16 waveform varieties to choose from. A programmable digital delay line was
also incorporated, each synthesizer sound being able to contain its appropriate
delay. The inclusion of 'on-board' effects in synthesizers is now the norm.
The true marriage of technologies arrived with
the Roland D-50 in 1987. Like the DX7, it produced new and innovative sounds
just when synthesis seemed to be in the doldrums, but one of its chief advantages
was in ease of use. Combining digital technology with analogue-style
programmability, it was capable of warm, breathy, spiky or bell-like sounds-
or even all of them at once. The D-50 immediately became the industry standard.
Balancing the need for user friendly programming
with the ability to produce rich and often complex sounds, the D-50 was the
first embodiment of a new type of synthesis: Linear Arithmetic
Although in reality there is no oscillator, no LFO, no filter and no envelope, to the user all these facilities appear to be available. The trick is in its use of linear arithmetic to mimic digitally-in other words by a series of mathematical operations-the effect of the old analogue controllers. Not until the very last stage is the digital information converted into sound.
This is called D/A (or digital to analogue)
conversion; in principle it is the same technique as that employed in producing
analogue signals from a digital compact disc.
At the heart of LA Synthesis lie traditional synthesizer techniques. Sawtooth, Square, Pulse and Sine waves-or at any rate their mathematical equivalents-are all present and can be filtered and shaped totally in the digital domain.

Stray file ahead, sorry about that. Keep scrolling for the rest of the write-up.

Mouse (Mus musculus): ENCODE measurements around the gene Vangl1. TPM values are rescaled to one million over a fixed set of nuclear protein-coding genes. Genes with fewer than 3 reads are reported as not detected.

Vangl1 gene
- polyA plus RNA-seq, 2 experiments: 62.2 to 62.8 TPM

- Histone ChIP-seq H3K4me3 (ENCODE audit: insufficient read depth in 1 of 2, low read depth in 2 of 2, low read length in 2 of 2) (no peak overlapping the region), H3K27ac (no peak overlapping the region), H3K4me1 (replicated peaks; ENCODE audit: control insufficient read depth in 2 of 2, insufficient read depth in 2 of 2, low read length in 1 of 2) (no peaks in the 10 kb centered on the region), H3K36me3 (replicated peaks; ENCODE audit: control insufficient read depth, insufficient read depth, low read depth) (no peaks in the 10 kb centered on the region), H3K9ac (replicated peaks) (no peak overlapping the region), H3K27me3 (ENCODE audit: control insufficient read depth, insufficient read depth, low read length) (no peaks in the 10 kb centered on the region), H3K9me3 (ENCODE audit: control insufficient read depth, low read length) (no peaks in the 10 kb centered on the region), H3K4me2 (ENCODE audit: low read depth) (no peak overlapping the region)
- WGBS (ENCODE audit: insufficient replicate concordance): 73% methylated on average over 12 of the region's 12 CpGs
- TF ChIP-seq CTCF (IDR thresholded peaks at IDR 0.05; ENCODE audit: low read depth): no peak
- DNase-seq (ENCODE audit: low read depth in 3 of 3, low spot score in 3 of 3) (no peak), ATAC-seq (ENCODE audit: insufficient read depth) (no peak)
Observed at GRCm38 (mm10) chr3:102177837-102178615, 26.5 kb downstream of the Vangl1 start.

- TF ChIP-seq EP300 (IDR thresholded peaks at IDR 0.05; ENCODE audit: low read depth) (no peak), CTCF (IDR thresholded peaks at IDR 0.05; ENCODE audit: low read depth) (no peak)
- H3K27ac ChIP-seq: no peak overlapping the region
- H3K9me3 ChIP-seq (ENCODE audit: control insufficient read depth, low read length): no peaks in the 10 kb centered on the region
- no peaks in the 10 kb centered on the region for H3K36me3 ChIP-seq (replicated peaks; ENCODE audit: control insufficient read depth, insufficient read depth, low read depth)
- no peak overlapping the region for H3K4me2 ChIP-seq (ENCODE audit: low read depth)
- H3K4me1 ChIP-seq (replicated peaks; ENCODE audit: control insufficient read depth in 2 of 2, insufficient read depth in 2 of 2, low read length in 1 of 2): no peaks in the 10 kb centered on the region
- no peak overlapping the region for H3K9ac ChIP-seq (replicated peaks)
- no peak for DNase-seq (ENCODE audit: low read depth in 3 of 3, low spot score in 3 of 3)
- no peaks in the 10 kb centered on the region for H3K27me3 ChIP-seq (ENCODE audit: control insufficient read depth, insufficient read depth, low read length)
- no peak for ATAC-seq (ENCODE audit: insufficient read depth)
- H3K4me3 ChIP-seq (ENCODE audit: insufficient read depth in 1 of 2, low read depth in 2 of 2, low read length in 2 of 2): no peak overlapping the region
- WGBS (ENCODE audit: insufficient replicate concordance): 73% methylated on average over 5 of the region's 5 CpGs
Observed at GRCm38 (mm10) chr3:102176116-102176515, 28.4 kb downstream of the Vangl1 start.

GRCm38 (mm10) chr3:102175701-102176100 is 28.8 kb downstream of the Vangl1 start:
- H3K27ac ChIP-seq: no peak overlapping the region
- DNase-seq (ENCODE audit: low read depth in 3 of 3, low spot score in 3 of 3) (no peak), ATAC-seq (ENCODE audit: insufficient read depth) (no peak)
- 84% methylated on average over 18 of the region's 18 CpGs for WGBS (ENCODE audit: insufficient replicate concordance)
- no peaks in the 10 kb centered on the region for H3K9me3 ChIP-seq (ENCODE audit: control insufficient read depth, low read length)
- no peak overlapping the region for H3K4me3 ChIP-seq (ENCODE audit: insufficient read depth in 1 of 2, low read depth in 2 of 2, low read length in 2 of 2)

It is, however, the inclusion of PCM samples
which gives the D-50 its unique sound. These include such sounds as the lip
of a trumpet note, the scrape of a violin bow and the breath of a flute.
Psycho-acoustically these are the sounds which the human brain uses for the
identification of different instruments, and therefore vital to realistic
synthesis of traditional sounds.
The basic building block of LA synthesis is the
Partial. This can either be a synthesizer waveform or a PCM sample sound.
Each Partial can behave like an individual synthesizer, with its own pitch
and time variant amplifier plus, in the case of synthesizer waveforms, cut-off
frequency, resonance and time variant filter. Two Partials grouped together
(using one of seven structures -see diagram) create a Tone. Each Tone can
utilise up to three LFOs, a pitch envelope, a programmable chorus and
The D-50's architecture allows one or two Tones
to be programmed into a Patch. When only one Tone is used the Patch is 18-note
polyphonic. 8-note polyphony results when two Tones are combined in one Patch
for bi-timbral operation, for a layered sound, or for a split keyboard. The
final icing on the D-50 is a high quality digital reverb which can be programmed
and stored for each of 64 patches.
Using synthesizer waveforms and PCM sounds in
combination, LA synthesis can create sounds from the haunting to the realistic.
It is possible, for example, to layer up to four synthesizer waveforms all
with different filters, different tunings etc, to give a warm and rich string
sound, or a fat brass sound. Alternatively, a flute sound may use one synthesizer
waveform for the body of the flute and one PCM sound for the initial breath
as each note is played. But without doubt the D-50 scores most heavily in
the area of composite, interactive sounds-such as the bell/voice/pad
Fantasia and Staccato Heaven or the spectral Intruder FX
While synthesis will certainly continue to advance
in line with technology, this series of articles will continue by examining
the other great source of today's keyboard sounds: sampling. If you would
like copies of any of Newslink's previous articles on synthesis-Basic Synthesis
Parts I & II and Beyond Basic Synthesis Part I-please contact Doreen
Morson on 01-568 1247
Basic Synthesis 1 | Basic Synthesis 2 | Advanced Synthesis 1 | Advanced Synthesis 2| Sampling 1 | Sampling 2